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NEWS | July 6, 2021

Admiral Chris “Lung” Aquilino USFK Change of Command

By Admiral John C. Aquilino U.S. Indo-Pacific Command, Public Affairs Office

Admiral John C. Aquilino
Commander, U.S. Indo-Pacific Command
Admiral Chris “Lung” Aquilino USFK Change of Command
USAG HUMPHREYS, Republic of Korea
2 July 2021 
(As Prepared)

 

Good morning ladies and gentlemen.

Thank you Minister Suh for your remarks and for your exceptional leadership.

Assemblyman Min, General Won, Chargé Rapson, Ambassadors, Chargés, fellow Flag and General Officers, VIPs, senior civilian and military leaders, distinguished visitors – thank you for joining us today.

I’d like to also extend a special welcome to the Abrams and Lacamera families - Abe and his wife Connie, and to Paul and Theresa LaCamera and their daughter, Maggie.

I’m honored to be here to recognize outstanding leaders and acknowledge our ironclad alliance with the Republic of Korea.

For more than six decades, the ROK – U.S. alliance has been the linchpin of peace, security, and prosperity for Northeast Asia.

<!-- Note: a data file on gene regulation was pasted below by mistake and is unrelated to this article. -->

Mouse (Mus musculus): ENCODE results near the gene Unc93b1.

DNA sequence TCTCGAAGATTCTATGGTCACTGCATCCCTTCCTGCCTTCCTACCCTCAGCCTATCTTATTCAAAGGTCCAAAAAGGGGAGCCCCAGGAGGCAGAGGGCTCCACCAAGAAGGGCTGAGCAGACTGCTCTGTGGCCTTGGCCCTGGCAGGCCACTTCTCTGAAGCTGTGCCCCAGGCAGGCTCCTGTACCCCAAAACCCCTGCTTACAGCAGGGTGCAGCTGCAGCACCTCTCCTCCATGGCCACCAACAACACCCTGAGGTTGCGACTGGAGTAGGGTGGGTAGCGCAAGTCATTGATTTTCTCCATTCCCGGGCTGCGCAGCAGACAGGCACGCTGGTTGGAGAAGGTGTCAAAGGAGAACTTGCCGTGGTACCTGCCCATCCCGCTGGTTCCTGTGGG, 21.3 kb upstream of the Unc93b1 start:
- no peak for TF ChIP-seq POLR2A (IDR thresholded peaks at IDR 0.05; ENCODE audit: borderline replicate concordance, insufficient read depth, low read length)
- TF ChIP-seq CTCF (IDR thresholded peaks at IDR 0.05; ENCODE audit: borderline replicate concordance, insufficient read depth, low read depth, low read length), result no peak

Our alliance symbolizes our shared values and the strong people-to-people ties that are central to our enduring friendship across multiple generations.

At its core, this alliance is underpinned by the tremendous work of our service men and women alongside our host nation counterparts.

What you do on a daily basis not only impacts this Peninsula, but more importantly, it preserves the rules-based international order that safeguards our way of life.

So thank you for all that you continue to do.

Under General Abrams’ leadership, we have made it clear that our commitment to the Republic of Korea remains absolute, and we remain prepared to fight alongside and defend our allies using all capabilities at our disposal.

Service on the Peninsula runs deep within the Abrams family, and Abe has led this command during one of the most dynamic times since the end of the Korean War.

Abe built interoperability between our two forces, increased joint force readiness, and delivered integrated deterrence to counter malign influences in this theater.